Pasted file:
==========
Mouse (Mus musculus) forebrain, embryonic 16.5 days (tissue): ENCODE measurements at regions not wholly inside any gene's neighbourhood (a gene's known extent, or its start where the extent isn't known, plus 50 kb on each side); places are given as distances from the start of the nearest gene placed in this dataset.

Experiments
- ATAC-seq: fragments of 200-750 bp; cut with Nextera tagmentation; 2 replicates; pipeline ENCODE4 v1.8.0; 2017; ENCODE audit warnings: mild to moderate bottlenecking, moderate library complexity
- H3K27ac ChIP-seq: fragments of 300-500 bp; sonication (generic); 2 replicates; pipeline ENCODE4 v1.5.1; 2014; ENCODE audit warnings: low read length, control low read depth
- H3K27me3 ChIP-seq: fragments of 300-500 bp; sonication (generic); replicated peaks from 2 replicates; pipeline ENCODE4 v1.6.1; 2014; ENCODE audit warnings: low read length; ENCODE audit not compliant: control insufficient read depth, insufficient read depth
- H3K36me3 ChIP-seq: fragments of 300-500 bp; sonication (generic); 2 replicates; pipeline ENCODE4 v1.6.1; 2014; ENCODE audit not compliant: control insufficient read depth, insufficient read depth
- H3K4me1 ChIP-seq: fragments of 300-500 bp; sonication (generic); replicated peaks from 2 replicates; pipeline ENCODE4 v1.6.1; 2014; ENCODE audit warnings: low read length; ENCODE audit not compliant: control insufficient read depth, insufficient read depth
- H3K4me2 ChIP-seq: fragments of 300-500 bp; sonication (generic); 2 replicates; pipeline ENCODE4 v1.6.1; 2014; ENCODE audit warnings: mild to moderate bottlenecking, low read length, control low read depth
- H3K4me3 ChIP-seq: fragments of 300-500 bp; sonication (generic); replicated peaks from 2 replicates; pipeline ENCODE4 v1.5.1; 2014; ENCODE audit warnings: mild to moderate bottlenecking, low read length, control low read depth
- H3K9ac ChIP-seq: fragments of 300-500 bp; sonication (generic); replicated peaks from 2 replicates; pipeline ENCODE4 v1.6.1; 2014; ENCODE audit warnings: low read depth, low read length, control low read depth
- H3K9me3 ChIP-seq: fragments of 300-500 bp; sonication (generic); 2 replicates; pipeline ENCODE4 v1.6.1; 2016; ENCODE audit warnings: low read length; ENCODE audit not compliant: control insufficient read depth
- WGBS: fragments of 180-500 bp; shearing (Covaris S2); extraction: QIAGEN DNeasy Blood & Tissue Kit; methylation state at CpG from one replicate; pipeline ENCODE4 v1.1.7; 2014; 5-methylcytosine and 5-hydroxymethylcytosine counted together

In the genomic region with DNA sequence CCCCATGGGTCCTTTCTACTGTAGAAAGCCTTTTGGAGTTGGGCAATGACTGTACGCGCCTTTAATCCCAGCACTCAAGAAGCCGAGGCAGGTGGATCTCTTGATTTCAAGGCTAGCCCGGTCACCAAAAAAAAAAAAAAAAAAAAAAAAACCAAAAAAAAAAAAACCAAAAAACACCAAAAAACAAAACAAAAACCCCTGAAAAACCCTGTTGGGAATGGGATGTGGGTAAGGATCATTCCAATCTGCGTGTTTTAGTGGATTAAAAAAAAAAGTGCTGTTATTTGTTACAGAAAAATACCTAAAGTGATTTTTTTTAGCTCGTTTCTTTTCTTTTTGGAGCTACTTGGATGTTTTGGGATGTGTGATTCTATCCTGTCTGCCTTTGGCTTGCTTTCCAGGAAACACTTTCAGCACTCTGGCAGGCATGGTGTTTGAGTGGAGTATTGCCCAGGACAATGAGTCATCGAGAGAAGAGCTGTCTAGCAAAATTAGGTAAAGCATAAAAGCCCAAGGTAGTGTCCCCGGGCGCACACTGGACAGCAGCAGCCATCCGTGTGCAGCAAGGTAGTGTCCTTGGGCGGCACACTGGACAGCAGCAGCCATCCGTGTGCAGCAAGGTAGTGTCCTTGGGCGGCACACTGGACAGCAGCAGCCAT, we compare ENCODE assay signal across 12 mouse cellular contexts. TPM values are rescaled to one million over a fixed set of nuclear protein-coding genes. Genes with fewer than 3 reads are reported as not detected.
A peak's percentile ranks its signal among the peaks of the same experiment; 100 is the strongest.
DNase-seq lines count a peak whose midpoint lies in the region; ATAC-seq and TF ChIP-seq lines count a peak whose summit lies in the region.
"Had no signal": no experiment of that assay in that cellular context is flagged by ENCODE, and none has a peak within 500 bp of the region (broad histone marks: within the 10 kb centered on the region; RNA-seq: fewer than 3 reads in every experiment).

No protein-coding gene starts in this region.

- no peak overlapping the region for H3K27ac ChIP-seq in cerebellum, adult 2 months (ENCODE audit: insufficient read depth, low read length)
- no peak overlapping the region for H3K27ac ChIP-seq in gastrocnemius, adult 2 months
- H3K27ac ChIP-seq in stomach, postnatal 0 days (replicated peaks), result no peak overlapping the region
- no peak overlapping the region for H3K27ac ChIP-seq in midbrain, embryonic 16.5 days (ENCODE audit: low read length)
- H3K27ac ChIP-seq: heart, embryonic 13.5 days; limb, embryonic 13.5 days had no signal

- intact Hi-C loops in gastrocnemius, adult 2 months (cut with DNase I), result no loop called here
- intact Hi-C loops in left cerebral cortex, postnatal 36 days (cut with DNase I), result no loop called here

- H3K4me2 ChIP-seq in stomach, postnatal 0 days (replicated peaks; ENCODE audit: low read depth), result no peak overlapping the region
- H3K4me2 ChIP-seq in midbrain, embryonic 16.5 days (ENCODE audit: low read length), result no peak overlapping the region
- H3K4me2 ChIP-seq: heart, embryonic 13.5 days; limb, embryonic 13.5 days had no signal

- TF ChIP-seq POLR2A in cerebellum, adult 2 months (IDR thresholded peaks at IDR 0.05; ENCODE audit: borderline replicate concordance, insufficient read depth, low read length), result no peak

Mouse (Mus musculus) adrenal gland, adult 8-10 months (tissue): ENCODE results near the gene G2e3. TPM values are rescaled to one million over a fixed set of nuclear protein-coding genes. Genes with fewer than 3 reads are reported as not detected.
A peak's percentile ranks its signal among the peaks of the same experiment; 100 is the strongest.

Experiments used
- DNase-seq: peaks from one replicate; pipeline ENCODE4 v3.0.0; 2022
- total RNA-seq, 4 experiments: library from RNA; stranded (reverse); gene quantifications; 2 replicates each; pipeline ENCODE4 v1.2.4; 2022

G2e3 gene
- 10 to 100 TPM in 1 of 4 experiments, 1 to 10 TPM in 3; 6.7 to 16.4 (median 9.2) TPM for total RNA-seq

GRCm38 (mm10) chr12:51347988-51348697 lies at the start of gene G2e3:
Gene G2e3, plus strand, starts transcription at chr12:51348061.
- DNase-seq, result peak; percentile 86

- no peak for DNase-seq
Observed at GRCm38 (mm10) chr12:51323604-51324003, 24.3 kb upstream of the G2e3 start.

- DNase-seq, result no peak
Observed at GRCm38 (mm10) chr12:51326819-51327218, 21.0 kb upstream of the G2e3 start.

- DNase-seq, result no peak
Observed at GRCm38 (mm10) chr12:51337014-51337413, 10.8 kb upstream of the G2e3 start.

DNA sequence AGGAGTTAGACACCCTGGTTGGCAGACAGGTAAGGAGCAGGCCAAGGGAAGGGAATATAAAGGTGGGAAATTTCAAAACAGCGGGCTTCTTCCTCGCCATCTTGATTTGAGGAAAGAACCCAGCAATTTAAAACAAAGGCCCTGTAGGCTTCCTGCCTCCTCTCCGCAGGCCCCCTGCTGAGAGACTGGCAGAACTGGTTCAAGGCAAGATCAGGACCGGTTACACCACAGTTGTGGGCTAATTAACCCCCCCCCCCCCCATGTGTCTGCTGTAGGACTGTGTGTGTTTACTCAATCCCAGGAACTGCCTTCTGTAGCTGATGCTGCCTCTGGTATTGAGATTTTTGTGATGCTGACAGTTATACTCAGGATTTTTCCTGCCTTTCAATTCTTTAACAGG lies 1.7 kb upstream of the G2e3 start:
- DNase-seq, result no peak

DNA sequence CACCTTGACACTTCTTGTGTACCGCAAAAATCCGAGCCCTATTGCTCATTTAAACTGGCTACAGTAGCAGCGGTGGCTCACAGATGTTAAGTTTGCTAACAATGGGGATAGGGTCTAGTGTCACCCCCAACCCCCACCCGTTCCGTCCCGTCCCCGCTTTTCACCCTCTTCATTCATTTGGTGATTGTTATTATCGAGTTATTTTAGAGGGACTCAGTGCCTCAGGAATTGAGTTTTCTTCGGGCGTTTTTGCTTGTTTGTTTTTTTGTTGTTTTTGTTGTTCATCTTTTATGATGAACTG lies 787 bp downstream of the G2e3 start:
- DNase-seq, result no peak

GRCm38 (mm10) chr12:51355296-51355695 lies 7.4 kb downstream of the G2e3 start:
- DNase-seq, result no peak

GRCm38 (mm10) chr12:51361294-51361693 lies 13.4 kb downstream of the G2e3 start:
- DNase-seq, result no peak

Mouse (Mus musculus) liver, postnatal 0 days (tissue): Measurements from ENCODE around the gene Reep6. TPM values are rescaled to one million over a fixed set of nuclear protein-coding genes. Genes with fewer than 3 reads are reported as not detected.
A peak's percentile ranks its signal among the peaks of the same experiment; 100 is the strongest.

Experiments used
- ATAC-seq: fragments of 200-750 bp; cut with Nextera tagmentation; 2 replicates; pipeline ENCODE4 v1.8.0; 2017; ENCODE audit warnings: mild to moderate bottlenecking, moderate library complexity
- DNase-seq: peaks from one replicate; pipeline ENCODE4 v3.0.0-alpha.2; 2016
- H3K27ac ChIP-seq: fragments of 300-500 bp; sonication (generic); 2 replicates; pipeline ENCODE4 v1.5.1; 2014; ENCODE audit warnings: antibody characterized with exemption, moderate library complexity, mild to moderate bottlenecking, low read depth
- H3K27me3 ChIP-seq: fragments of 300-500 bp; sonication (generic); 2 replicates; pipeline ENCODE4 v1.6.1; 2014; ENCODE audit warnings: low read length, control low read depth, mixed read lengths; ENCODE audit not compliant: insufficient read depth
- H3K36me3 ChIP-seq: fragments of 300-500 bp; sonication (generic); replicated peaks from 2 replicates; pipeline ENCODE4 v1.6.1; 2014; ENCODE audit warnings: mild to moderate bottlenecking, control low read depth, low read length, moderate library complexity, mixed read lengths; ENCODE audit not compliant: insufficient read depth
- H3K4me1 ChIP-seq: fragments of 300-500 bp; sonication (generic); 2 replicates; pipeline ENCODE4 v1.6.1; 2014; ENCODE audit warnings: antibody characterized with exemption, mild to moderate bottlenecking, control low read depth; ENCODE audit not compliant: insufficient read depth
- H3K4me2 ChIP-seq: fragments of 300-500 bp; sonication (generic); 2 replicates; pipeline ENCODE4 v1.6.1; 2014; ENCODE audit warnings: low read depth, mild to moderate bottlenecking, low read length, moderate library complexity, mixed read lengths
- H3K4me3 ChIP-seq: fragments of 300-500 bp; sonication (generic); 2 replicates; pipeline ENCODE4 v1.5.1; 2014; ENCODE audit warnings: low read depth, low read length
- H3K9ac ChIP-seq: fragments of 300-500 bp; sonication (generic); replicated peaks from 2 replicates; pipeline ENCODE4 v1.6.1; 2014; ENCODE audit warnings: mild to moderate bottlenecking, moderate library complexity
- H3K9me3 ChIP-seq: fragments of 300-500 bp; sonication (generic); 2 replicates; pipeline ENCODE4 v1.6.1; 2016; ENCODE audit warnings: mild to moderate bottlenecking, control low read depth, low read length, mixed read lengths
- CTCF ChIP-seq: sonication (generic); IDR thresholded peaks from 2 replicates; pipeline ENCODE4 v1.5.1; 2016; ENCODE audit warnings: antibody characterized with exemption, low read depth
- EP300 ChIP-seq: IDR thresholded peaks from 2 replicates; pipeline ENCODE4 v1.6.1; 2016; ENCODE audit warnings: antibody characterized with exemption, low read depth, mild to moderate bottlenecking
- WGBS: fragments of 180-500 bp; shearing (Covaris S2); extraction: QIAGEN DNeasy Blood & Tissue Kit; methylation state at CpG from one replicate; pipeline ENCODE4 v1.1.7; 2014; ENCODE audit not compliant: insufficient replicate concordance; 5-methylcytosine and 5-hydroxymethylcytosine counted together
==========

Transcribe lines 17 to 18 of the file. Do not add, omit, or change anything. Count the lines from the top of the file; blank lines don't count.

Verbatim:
No protein-coding gene starts in this region.

- no peak overlapping the region for H3K27ac ChIP-seq in cerebellum, adult 2 months (ENCODE audit: insufficient read depth, low read length)